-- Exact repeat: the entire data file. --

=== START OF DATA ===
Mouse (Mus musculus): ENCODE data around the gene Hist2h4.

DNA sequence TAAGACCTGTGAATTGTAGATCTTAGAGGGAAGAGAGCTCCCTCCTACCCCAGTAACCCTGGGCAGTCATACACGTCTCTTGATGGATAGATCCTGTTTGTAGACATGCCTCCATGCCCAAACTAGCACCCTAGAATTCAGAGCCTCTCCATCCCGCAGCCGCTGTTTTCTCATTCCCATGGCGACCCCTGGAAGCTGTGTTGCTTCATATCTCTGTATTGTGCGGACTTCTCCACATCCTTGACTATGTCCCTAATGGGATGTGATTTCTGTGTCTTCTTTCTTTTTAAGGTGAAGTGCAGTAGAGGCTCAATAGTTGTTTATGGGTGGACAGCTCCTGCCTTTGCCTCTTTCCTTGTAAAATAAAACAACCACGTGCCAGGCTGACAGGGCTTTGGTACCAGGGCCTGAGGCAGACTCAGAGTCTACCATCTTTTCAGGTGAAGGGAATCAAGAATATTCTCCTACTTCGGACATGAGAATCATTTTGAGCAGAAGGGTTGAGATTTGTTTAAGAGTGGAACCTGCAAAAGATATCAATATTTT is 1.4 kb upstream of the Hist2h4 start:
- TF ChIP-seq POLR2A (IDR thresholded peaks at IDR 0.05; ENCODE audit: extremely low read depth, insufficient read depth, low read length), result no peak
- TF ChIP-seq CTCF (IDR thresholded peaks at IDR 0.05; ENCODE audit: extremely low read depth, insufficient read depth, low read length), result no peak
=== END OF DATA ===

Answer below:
Mouse (Mus musculus): ENCODE data around the gene Hist2h4.

DNA sequence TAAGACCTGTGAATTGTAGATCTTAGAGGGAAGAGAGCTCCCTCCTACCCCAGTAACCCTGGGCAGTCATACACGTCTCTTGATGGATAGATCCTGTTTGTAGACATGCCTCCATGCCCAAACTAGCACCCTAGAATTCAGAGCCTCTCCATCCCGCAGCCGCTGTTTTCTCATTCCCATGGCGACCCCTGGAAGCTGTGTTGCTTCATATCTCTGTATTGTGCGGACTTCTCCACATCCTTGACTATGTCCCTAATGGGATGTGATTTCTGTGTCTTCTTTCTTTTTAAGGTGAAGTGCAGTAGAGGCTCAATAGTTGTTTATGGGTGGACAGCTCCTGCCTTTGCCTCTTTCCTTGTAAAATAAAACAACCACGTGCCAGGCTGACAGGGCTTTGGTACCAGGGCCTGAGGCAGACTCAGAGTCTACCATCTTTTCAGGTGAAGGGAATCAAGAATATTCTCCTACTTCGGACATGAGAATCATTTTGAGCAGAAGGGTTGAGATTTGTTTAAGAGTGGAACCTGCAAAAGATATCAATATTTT is 1.4 kb upstream of the Hist2h4 start:
- TF ChIP-seq POLR2A (IDR thresholded peaks at IDR 0.05; ENCODE audit: extremely low read depth, insufficient read depth, low read length), result no peak
- TF ChIP-seq CTCF (IDR thresholded peaks at IDR 0.05; ENCODE audit: extremely low read depth, insufficient read depth, low read length), result no peak